To anyone who hoped that 2021 might bring about some sort of peace, stability or security to the Middle East, the assassination of Iran’s top nuclear scientist Mohsen Fakhrizadeh will be of little comfort.
The past four years have, in truth, been a tumultuous year for US-Middle East relations and diplomacy, largely thanks to the heavy-handed and clumsy foreign policy of the United States. President Trump spared no expense at implementing his America First vision of the world, resulting in its departure from multiple international treaties and surprise troop withdrawal announcements.
There is no better example of Trump’s unique foreign policy decision-making than in Iran – all beginning with his 2016 campaign promise to withdraw the US from the Joint Comprehensive Plan of Action, better known as the Iran nuclear deal. The deal was first brokered in 2013 between China, France, Russia, the United Kingdom and the United States (the five permanent members of the United Nations Security Council known as the P5), as well as Germany, the remainder of the EU member states and Iran. It was signed into international law in 2015. It was designed to encourage Iran to reduce its nuclear enrichment capabilities, in return for a gradual lifting of sanctions imposed by the US and Europe.
Trump’s decision to withdraw the US from the deal in May 2018 significantly weakened a multilateral agreement, that many who were involved in the its creation agreed was beginning to work, and strained tensions between the US and Iran. Following Trump’s announcement to withdraw from the deal, the president also reinstated sanctions on Iran in November 2018.
Yet this was not a one-off issue for Trump’s foreign policy. Over the past four years, Trump’s actions have made it seem like a fresh war in the Middle East has never been far away. In June 2019, the president called off drone strikes across Iran at the very last second, in response to Iranian threats to occupy and shut down the Strait of Hormuz – a strategically important oil and gas shipping route between much of the Middle East and the rest of the world.
Tensions between the US and Iran reached levels unseen for years in January 2020, when a US drone strike assassinated Qasem Soleimani, leader of the Quds branch of the Iranian Revolutionary Guard and widely considered Ayatollah Khomeini’s second-in-command. The assassination was condemned worldwide, with Iranian MPs voting to expel all foreign troops just two days later. Three days after that vote, Iran then retaliated with force by launching missiles at several US bases in Iraq. Even politicians in the United States condemned the assassination; the Democrat-controlled House of Representatives held a (largely symbolic) vote to limit the president’s powers to declare and authorise war, fearing that Trump might unconstitutionally lead the United States into a war in Iran without the consent of Congress. Fortunately for the rest of the world, that was the end of the skirmish following the Soleimani assassination.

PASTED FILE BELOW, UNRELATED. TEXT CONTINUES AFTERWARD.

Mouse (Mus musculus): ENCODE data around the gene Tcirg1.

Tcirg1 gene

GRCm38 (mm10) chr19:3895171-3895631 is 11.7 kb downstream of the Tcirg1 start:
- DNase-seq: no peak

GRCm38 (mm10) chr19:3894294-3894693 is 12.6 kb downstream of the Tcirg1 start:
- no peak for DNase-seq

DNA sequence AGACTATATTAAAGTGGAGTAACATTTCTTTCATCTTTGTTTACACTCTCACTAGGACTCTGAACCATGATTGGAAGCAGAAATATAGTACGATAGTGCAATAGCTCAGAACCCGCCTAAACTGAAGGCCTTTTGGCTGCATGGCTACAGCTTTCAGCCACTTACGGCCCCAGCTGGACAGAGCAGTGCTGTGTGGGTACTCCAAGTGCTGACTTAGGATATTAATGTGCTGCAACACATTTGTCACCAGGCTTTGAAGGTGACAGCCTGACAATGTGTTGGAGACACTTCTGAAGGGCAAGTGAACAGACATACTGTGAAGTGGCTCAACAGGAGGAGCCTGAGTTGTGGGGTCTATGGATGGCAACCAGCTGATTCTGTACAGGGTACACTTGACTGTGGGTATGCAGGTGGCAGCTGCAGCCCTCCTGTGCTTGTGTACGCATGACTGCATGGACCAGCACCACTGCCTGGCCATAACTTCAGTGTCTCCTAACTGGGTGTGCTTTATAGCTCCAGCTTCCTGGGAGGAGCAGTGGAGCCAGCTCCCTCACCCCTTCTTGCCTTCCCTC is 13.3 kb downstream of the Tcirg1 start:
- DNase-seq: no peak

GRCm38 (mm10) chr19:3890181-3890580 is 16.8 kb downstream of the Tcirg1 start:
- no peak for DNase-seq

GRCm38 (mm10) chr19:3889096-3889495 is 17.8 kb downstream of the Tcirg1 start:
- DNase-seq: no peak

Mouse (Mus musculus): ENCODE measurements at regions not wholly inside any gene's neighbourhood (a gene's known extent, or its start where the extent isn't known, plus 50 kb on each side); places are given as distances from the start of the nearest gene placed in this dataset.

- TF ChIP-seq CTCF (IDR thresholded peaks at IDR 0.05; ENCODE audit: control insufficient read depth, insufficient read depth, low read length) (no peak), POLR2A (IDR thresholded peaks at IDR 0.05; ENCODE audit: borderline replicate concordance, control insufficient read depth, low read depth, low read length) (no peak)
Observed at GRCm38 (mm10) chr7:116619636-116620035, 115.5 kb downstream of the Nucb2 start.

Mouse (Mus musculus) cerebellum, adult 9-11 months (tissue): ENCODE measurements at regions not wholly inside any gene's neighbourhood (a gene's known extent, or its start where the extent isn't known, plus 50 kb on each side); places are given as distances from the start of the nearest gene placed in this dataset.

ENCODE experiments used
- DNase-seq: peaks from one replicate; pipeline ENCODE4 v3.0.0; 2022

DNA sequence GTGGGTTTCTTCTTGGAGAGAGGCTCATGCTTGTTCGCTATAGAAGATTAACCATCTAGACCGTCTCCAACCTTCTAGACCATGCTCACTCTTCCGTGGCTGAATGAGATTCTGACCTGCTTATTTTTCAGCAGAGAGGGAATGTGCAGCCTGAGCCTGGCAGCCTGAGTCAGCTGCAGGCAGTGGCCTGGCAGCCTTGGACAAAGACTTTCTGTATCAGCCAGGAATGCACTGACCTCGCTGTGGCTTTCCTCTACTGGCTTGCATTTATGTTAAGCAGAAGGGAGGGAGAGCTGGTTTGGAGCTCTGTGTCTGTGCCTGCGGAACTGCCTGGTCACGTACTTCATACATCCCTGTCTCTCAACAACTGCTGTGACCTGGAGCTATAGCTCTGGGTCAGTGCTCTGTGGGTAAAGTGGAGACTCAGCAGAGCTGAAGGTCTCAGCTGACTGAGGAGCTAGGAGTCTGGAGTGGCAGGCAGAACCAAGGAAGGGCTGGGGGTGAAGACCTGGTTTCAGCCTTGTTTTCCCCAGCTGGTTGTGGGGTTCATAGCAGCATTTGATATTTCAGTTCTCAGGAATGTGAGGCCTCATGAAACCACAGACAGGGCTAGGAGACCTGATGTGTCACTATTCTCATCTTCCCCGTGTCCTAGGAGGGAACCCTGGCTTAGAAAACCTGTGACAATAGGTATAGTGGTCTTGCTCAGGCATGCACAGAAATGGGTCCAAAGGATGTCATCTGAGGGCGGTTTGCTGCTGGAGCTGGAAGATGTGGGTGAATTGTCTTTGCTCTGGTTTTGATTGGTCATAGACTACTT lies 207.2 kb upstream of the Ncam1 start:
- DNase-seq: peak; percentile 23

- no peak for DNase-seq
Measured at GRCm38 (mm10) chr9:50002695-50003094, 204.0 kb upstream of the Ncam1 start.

But Soleimani’s assassination wasn’t the end of US-Iranian tensions through the Trump administration. In November 2020, just days after the 2020 presidential election, Trump again contemplated a drone strike in Iran, this time in response to announcements that it had expanded its uranium supply beyond levels laid out in the Iran nuclear deal. Presidential aides once again managed to persuade Trump that a retaliatory drone strike would be a bad idea.
Essentially, Trump withdrew the United States from the Iran nuclear deal, yet continued to expect Iran to meet its targets and agreements. The US has also been much more prepared to use force and violence in the form of drone strikes to accomplish its aims.
The assassination of Iran’s top nuclear scientist at the end of November 2020 is another dangerous escalation between the West and its Middle-Eastern allies, and Iran. Just hours after the assassination, Iran announced that Israel was responsible and vowed to retaliate. The US is probably Israel’s most important ally and so any Iranian response to the assassination is also likely to include the US too, possibly in the form of more military strikes as seen after the Soleimani assassination.
The assassination of Fakhrizadeh also comes in the context of a secret meeting between Saudi Arabia and Israel, who are on poor diplomatic terms historically but who both share a common enemy in Iran. With fresh concerns that Iran is continuing to expand its nuclear enrichment capabilities, it is not out of the realms of possibility that Saudi Arabia and Israel share a common concern for their security.
So what can Joe Biden do about the situation in Iran that he will inherit in just over six weeks? As part of his 2020 presidential campaign, Biden stressed that he will return the US to the Iran nuclear deal. Biden’s campaign website states that, “President Biden would re-enter the agreement, using hard-nosed diplomacy and support from our allies to strengthen and extend it”. As part of his commitment to multilateral and cooperative diplomacy, the likes of which were seen during the Obama administration, Biden has chosen Antony Blinken as his secretary of state. Blinken was deputy secretary of state between 2009 and 2013 when Hillary Clinton was secretary of state.
The world is collectively, silently, holding its breath that the incoming Biden administration can return a sense of normality and decency, both to the United States and to the globe. Defusing the tension stoked by the Trump administration in Iran and across the Middle East will be a helpful indicator to important European and global allies that a President Biden will be serious about returning the United States to cooperative diplomacy – discontinuing the isolationist, America-First politics of his predecessor.
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